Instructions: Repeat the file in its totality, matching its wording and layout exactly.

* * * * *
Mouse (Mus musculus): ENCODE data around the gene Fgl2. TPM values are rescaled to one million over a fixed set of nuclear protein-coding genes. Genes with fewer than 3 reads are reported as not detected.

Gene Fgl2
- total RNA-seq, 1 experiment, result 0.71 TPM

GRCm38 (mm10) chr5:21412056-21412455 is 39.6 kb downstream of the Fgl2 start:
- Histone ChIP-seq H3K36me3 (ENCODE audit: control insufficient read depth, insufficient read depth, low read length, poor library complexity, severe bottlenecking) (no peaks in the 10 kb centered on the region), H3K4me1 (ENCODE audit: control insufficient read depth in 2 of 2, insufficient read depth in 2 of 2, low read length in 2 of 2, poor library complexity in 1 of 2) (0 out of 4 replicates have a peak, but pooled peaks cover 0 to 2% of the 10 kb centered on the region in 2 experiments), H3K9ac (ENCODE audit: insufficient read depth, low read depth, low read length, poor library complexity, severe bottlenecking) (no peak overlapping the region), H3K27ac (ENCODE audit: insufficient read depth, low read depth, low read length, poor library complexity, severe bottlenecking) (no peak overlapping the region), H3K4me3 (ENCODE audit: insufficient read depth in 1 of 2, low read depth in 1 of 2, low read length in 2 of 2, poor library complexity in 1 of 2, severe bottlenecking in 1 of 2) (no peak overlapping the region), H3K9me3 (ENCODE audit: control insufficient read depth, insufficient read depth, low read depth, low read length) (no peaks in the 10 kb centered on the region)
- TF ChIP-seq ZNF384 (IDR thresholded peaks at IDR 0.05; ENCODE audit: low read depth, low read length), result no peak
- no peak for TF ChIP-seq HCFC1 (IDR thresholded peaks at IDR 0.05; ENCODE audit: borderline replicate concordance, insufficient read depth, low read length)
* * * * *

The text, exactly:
Mouse (Mus musculus): ENCODE data around the gene Fgl2. TPM values are rescaled to one million over a fixed set of nuclear protein-coding genes. Genes with fewer than 3 reads are reported as not detected.

Gene Fgl2
- total RNA-seq, 1 experiment, result 0.71 TPM

GRCm38 (mm10) chr5:21412056-21412455 is 39.6 kb downstream of the Fgl2 start:
- Histone ChIP-seq H3K36me3 (ENCODE audit: control insufficient read depth, insufficient read depth, low read length, poor library complexity, severe bottlenecking) (no peaks in the 10 kb centered on the region), H3K4me1 (ENCODE audit: control insufficient read depth in 2 of 2, insufficient read depth in 2 of 2, low read length in 2 of 2, poor library complexity in 1 of 2) (0 out of 4 replicates have a peak, but pooled peaks cover 0 to 2% of the 10 kb centered on the region in 2 experiments), H3K9ac (ENCODE audit: insufficient read depth, low read depth, low read length, poor library complexity, severe bottlenecking) (no peak overlapping the region), H3K27ac (ENCODE audit: insufficient read depth, low read depth, low read length, poor library complexity, severe bottlenecking) (no peak overlapping the region), H3K4me3 (ENCODE audit: insufficient read depth in 1 of 2, low read depth in 1 of 2, low read length in 2 of 2, poor library complexity in 1 of 2, severe bottlenecking in 1 of 2) (no peak overlapping the region), H3K9me3 (ENCODE audit: control insufficient read depth, insufficient read depth, low read depth, low read length) (no peaks in the 10 kb centered on the region)
- TF ChIP-seq ZNF384 (IDR thresholded peaks at IDR 0.05; ENCODE audit: low read depth, low read length), result no peak
- no peak for TF ChIP-seq HCFC1 (IDR thresholded peaks at IDR 0.05; ENCODE audit: borderline replicate concordance, insufficient read depth, low read length)